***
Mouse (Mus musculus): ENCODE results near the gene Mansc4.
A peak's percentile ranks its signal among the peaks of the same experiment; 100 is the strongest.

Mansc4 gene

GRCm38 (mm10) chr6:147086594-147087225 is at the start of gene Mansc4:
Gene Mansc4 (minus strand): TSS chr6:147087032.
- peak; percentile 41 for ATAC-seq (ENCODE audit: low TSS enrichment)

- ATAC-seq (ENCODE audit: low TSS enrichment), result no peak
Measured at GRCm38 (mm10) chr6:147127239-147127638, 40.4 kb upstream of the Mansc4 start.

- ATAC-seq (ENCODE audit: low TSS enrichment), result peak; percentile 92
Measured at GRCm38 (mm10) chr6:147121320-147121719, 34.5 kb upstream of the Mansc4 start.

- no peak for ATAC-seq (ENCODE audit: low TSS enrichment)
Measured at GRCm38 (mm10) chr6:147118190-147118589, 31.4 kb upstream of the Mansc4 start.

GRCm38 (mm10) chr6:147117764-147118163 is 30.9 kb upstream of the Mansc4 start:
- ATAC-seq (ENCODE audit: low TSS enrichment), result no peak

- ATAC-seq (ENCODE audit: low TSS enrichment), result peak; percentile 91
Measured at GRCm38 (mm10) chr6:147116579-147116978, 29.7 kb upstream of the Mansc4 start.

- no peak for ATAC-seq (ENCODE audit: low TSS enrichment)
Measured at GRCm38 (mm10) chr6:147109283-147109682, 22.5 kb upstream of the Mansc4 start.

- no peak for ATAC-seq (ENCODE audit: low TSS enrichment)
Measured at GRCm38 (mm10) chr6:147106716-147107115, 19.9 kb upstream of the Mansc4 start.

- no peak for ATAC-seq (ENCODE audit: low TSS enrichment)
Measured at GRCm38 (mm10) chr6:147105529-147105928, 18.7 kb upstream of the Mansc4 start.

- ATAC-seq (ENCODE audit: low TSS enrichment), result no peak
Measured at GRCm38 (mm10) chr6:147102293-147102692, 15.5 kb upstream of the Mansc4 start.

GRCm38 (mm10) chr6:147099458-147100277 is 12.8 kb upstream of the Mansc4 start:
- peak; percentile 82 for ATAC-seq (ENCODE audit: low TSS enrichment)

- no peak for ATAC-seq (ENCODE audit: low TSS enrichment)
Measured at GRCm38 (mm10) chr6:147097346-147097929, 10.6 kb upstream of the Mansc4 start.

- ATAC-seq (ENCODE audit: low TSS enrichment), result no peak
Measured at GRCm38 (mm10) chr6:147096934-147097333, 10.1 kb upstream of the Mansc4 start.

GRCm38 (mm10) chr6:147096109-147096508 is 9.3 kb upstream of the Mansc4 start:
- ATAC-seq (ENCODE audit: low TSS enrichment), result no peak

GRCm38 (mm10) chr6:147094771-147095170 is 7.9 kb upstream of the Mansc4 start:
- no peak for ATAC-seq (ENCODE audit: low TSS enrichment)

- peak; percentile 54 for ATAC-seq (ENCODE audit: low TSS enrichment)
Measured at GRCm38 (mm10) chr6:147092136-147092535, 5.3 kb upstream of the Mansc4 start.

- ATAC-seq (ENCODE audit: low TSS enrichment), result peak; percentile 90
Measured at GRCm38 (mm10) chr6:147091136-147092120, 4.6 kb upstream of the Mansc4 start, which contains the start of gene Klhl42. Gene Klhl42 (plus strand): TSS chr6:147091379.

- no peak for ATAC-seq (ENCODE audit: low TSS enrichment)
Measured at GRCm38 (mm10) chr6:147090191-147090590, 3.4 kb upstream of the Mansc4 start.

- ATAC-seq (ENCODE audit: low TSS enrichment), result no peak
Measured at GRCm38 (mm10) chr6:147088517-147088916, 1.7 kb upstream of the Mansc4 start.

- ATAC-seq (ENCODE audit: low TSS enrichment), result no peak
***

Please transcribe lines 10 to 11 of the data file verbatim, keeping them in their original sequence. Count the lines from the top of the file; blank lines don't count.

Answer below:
Measured at GRCm38 (mm10) chr6:147121320-147121719, 34.5 kb upstream of the Mansc4 start.

- no peak for ATAC-seq (ENCODE audit: low TSS enrichment)